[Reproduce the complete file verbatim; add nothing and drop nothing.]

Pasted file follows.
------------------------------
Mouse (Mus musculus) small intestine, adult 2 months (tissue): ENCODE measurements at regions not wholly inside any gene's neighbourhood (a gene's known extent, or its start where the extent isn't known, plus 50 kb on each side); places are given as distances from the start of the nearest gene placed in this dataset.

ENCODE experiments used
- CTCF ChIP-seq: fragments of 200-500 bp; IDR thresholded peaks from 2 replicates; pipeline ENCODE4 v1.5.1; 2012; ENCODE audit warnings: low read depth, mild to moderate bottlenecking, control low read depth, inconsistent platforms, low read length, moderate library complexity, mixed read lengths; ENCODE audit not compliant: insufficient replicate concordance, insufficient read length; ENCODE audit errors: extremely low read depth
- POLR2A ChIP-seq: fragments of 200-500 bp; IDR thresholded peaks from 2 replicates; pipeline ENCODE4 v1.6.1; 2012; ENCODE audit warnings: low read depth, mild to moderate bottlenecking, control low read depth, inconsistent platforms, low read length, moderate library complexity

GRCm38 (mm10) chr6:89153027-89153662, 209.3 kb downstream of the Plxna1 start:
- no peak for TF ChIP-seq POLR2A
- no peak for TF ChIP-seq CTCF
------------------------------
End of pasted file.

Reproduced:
Mouse (Mus musculus) small intestine, adult 2 months (tissue): ENCODE measurements at regions not wholly inside any gene's neighbourhood (a gene's known extent, or its start where the extent isn't known, plus 50 kb on each side); places are given as distances from the start of the nearest gene placed in this dataset.

ENCODE experiments used
- CTCF ChIP-seq: fragments of 200-500 bp; IDR thresholded peaks from 2 replicates; pipeline ENCODE4 v1.5.1; 2012; ENCODE audit warnings: low read depth, mild to moderate bottlenecking, control low read depth, inconsistent platforms, low read length, moderate library complexity, mixed read lengths; ENCODE audit not compliant: insufficient replicate concordance, insufficient read length; ENCODE audit errors: extremely low read depth
- POLR2A ChIP-seq: fragments of 200-500 bp; IDR thresholded peaks from 2 replicates; pipeline ENCODE4 v1.6.1; 2012; ENCODE audit warnings: low read depth, mild to moderate bottlenecking, control low read depth, inconsistent platforms, low read length, moderate library complexity

GRCm38 (mm10) chr6:89153027-89153662, 209.3 kb downstream of the Plxna1 start:
- no peak for TF ChIP-seq POLR2A
- no peak for TF ChIP-seq CTCF